Baseball is a game of failure. Those who explain it to the uninitiated frequently cite the fact that even the best hitters falter seven out of every 10 trips to the plate. Even then, these great players—the .300 hitters and 40-homer swatters—suffer through extended periods during which their established standards of success are nowhere to be found.
These are the days of the slump, and hitters will do virtually anything to avoid them.
Individual superstitions include such tactics as refusing to change underwear and switching up ordinary routines in extraordinary ways. Dave Concepcion once crawled into a Wrigley Field industrial clothes dryer in an effort to heat up, then collected three hits against the Cubs. Others attempt to bed unattractive women. (“The bigger, the fatter, the uglier, the better,” said ex-pitcher Bob McClure, describing the concept while stopping short of admitting to his own practice of it. “It never failed,” he said. “Either the team went on a winning streak or the guy came out of the slump. It was automatic.”)
More interesting are team-wide solutions. When Frank Robinson managed the Indians, he grew so desperate to jump-start Cleveland’s offense that for one game he had members of the starting lineup draw their positions in the batting order from a hat. (This led to Boog Powell, 6-foot-4 and 265 pounds, batting leadoff for the first time in his career.)
Duane Kuiper was also a member of that team (he batted fourth that day, despite having so little power that he hit but a single homer over the course of his 12-year career). Years later he sought motivation for his struggling Giants by bringing the loudest alarm clock he could find into the dugout, in an effort to wake his teammates’ slumbering bats. Bill Caudill once dressed up like Sherlock Holmes, to better find Toronto’s missing offense.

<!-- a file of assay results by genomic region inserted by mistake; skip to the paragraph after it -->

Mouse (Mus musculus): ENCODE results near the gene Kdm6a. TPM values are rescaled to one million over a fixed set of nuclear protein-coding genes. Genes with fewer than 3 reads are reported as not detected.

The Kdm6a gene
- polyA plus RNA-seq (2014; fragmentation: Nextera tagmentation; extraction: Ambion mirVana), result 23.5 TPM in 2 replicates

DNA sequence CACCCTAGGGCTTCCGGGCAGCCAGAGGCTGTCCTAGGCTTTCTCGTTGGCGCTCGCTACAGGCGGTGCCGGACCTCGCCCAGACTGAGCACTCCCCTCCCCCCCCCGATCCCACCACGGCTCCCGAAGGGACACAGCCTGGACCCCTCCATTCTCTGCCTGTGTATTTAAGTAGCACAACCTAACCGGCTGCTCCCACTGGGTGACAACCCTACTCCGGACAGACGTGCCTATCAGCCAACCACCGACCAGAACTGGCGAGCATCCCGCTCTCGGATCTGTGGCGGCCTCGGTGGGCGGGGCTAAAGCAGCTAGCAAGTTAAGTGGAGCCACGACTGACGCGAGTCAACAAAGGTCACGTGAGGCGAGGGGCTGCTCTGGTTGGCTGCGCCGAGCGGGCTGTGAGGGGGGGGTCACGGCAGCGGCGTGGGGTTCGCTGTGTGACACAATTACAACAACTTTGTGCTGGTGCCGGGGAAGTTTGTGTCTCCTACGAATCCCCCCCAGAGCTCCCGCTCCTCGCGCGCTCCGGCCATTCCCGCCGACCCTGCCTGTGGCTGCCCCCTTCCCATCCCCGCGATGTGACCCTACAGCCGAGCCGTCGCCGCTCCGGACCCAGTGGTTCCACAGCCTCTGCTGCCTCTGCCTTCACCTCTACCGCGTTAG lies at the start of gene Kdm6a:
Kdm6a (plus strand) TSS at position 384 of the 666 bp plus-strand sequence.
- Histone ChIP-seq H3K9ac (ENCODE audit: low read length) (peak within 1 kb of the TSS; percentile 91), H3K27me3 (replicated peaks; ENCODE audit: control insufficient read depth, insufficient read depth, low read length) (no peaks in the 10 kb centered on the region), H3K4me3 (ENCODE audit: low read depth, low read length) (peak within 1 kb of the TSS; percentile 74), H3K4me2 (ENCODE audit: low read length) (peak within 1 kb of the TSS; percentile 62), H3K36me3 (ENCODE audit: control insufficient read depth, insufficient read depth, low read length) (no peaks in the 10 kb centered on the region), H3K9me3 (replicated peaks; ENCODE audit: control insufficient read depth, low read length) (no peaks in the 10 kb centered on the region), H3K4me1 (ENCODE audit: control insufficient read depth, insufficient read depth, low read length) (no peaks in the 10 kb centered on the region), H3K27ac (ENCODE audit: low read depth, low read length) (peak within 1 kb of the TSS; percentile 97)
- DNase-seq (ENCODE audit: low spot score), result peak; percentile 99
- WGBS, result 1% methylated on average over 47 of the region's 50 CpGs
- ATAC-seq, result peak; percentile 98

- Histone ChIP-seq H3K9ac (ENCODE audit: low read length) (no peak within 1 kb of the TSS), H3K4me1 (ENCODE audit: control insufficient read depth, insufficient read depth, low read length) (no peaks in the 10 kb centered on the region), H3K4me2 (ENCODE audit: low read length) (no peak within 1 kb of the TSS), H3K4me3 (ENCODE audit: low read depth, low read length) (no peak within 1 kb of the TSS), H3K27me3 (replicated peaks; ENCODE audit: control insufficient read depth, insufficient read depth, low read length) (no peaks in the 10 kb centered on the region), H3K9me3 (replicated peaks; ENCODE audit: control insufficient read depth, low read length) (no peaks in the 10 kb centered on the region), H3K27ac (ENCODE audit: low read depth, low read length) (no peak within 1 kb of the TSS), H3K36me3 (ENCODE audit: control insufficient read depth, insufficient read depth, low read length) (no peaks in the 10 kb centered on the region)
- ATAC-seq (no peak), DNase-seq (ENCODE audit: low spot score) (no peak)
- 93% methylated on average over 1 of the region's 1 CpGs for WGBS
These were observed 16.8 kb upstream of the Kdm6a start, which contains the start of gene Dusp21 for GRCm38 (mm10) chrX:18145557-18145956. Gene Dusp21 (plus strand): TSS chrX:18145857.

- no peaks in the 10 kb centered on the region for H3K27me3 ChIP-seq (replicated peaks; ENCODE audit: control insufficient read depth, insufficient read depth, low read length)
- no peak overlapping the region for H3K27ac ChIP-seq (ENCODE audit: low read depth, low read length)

On Tuesday, the White Sox did some slump-busting of their own.
Outfielder Mark Kotsay is batting just .221, and even the balls he’s hit hard recently have turned into outs—including having a home run taken away by an over-the-wall grab by Ichiro on Monday. So his teammates decided to mix things up for him.
Before a game against Seattle, Mark Teahen absconded with two of Kotsay’s bats, and during team stretch set them on fire.
“There are quirky things like changing your uniform or your undershirt or your shoes, but (I’ve never heard of) burning bats,” said Kotsay in the Chicago Tribune.
It’s too soon to tell if it worked, but it’s not the first time players have resorted to fire in an effort to staunch a slump.
In 1999, the Dodgers held a ceremonial cap burning in their bullpen—which wasn’t enough, as they went on to lose their sixth straight and finished the season at 77-85.
Even more pronounced was the bonfire set in the Rangers’ dugout in 1994, in the middle of a game against the Angels.
It was started by players Chris James and Gary Redus, who for kindling used the ratty, red high-top cleats Jose Canseco had been wearing since spring training. Canseco’s reluctance to upgrade his footwear had so offended the sensibilities of his teammates that James hid the shoes before the game, forcing Canseco to don a new pair. When the slugger responded by hitting two home runs in the first three innings, the decision was made to ensure he’d never his old shoes back. There was no time to wait. A bottle of rubbing alcohol was procured from the trainer’s room, somebody found a match and the immolation began.
As the flames grew, members of the Rangers bench started dancing around the pyre.
“I looked over there from first base and said, ‘What the hell’s going on?’ ” said Texas first baseman Will Clark. “Then I heard what they had done. I couldn’t see, I was laughing so hard.”
The catch: His teammates might not have realized it, but Rangers pitcher Kenny Rogers was in the middle of throwing a perfect game at the time.
Rogers, however, was so focused that he never noticed the plume of smoke emerging from the dugout, and remained oblivious until he was told what happened once the game was over. “I like that,” he said. “We’ll burn the rest of his shoes if that’s what it takes.”